The longer I parent, the more I see that there is seldom a right and wrong way of doing things.
I still remember standing in the hallway, 13 and full of hormones. I had done something wrong and my new stepdad had punished me. I was devastated.
It wasn't the punishment. It wasn't the way he did it. It was just that someone else was disciplining me, someone other than my mom. It was different and it felt wrong, yet looking back I know it was right. It wasn't about what he said or what he did, but just that he was doing it at all.
My mom often says it was one of the hardest things about getting remarried. She needed to let my new dad discipline me, even if he did it differently than she would. That choice allowed us to pave the way to our own relationship.
20 years later and I was changing my daughter's diaper after work. I unbuttoned her little coat and looked at her outfit. The pink bunny top with the green striped pants... and no socks. Always no socks. I huffed a bit before unsnapping the pants, and then I noticed the diaper. It was nearly falling off. Well, not really, but it wasn't all snug the way I do it so it stays right to avoid the blowouts up the back. It was all wrong.
My husband had dressed her. I couldn't believe he would do it like this. I mean, how could anyone put that shirt with those pants? I reached into her drawer to get the pink pants that go with the bunny shirt. Looking at her, I realized the green striped pants weren't dirty. The thought of one more piece of laundry gave me pause.
Was she dressed? Yup.
Was she comfortable? Seemed like it.
Was she happy? Sure was.
Then I realized that maybe it was okay that the pants and shirt didn't match. Maybe it was okay that my husband had done it differently than I would. Maybe he had his own way of doing it and neither one of us was right or wrong.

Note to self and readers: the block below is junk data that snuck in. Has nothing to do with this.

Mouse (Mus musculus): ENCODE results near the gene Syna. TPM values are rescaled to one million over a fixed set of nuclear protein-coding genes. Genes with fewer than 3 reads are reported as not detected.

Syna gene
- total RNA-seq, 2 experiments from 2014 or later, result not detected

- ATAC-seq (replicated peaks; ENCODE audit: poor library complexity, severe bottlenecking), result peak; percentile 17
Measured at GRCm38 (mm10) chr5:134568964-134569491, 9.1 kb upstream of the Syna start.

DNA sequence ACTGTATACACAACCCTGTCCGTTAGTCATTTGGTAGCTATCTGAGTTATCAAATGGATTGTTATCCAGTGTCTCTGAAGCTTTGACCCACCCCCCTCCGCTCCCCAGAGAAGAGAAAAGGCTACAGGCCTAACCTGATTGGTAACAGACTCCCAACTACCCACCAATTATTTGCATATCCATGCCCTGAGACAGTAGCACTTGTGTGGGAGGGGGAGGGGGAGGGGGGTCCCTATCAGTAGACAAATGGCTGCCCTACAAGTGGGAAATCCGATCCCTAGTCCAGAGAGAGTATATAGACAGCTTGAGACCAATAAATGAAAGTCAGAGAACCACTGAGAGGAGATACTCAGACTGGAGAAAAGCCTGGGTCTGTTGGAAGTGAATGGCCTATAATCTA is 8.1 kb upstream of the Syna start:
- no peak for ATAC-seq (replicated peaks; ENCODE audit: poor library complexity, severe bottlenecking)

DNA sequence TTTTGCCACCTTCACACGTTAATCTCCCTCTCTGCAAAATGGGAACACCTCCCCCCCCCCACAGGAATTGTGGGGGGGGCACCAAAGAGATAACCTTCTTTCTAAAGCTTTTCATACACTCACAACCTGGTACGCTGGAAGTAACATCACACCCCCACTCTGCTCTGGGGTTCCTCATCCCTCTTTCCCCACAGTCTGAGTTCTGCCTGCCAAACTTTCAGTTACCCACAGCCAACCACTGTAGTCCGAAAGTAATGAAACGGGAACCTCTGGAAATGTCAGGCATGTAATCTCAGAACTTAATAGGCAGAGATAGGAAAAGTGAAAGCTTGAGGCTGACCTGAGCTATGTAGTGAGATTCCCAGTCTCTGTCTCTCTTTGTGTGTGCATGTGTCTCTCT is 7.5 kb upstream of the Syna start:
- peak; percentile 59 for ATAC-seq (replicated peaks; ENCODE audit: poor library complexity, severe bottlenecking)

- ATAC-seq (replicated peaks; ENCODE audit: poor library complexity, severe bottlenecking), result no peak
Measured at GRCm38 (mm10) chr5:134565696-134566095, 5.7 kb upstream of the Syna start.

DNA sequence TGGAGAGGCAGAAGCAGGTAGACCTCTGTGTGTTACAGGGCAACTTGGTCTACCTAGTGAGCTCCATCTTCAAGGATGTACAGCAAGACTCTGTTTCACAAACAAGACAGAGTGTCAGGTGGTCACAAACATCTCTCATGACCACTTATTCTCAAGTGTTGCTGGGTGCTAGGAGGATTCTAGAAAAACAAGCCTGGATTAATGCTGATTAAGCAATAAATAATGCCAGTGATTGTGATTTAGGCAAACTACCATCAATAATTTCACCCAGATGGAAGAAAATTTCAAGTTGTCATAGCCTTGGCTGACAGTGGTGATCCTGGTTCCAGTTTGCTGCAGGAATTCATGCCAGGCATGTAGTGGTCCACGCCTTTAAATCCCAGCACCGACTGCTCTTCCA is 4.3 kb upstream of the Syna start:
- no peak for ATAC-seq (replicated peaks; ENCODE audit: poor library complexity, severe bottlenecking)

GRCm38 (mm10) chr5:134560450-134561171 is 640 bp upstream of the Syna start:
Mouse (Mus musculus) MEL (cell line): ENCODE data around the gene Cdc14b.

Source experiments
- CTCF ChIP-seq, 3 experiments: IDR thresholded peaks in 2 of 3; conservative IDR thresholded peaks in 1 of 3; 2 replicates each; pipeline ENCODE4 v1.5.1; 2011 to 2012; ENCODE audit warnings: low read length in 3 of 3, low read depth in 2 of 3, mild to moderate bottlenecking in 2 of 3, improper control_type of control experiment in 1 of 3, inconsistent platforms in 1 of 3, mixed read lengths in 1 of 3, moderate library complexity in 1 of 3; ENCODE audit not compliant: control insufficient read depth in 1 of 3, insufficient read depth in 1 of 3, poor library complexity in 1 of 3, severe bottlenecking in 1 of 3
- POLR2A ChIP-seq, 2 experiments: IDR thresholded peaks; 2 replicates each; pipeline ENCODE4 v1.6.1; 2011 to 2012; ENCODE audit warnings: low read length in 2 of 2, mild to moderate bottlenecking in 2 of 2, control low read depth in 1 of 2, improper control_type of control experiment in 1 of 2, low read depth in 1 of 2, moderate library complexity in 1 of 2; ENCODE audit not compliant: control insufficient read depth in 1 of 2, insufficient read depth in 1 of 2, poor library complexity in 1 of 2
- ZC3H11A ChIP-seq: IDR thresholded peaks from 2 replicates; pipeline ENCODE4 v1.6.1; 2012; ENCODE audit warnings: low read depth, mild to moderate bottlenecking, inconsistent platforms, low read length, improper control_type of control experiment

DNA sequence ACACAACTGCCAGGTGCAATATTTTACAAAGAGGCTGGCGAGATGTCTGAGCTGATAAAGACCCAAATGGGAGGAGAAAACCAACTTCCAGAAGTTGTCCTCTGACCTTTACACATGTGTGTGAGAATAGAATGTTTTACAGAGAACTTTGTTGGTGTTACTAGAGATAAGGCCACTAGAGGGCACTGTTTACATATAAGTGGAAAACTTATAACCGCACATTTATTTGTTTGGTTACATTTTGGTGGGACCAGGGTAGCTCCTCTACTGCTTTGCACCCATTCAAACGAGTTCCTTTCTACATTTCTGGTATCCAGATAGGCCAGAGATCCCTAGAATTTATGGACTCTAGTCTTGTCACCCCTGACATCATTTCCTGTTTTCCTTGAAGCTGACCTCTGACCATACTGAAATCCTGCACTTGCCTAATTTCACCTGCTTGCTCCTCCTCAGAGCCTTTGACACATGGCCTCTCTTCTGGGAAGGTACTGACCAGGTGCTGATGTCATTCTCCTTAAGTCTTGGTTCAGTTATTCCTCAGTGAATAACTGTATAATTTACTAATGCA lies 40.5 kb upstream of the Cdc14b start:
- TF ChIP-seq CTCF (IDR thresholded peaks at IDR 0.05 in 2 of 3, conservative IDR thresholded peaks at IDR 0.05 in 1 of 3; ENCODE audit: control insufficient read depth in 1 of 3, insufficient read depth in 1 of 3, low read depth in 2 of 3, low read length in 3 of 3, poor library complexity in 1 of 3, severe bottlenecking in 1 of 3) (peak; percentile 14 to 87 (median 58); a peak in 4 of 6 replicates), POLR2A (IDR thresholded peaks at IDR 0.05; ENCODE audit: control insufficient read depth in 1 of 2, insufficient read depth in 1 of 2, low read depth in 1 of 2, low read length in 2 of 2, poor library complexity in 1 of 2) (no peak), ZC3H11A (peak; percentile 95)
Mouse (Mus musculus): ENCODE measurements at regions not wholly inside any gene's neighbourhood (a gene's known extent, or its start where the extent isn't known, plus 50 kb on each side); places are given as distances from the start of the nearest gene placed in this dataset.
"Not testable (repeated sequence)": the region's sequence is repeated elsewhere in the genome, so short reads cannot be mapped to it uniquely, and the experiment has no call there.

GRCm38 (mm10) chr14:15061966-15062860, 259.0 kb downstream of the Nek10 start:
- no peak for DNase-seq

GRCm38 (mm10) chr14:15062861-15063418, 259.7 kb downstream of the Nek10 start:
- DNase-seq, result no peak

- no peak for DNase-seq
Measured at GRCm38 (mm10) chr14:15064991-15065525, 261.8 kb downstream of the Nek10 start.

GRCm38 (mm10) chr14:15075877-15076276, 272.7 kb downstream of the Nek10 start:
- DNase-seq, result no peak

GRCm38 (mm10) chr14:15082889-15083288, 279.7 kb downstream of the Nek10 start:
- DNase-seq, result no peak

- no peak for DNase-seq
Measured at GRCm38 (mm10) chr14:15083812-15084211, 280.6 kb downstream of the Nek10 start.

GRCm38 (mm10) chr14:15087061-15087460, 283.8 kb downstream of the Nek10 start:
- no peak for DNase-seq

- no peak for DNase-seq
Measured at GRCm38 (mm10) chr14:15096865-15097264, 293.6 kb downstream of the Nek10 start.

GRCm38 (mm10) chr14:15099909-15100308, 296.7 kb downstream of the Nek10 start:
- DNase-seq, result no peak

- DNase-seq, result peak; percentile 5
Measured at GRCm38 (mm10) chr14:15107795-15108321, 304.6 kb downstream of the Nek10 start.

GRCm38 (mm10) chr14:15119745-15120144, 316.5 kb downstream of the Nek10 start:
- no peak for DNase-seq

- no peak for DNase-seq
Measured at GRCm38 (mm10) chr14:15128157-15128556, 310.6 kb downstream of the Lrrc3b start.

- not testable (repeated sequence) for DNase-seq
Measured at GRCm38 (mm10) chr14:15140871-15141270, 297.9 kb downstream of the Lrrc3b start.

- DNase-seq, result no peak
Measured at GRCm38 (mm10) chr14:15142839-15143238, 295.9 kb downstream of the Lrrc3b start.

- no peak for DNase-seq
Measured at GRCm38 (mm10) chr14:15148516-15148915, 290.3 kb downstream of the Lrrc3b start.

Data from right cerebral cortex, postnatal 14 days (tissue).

The longer I parent, the more I see that there is seldom a right and wrong way of doing things. The spectrum is wide and there's often plenty of room for grace, as long as we give it.
I kept those green striped pants on her that day. Walking out of her room, I'm not sure if my husband even noticed the significance of this choice, but it did send a message. He didn't get it wrong. I could've used that moment to change her and explain to him why he can't dress her that way and why the bunny shirt goes with the pink pants, but the only thing he would've heard is that he did it wrong.
Parents need to pave their own way with their kids. Dad may make the mac-and-cheese extra cheesy while Mom tries to sneak carrots in it. Mom may let you stay up late to watch a movie while Dad herds the kids to bed at 8pm. Dad may put the bunny shirt with whatever pants he can find while Mom searches for the matching outfit. It's all okay.
In fact, it's more than okay. It teaches kids how to be themselves and how to handle different ways of doing things. It teaches parents how to work together and when to compromise. It teaches us all that we are unique.
Of course, parents should work together and communicate, but the fact is that my husband is going to do things differently than I am. Just like my dad had to find his way with me, we are each parents finding our way, learning as we go, and grateful we don't get graded on how we do.
The truth is, if my husband picks a mismatched outfit or puts the diaper on differently, it's one less diaper that I have to put on. That's a win.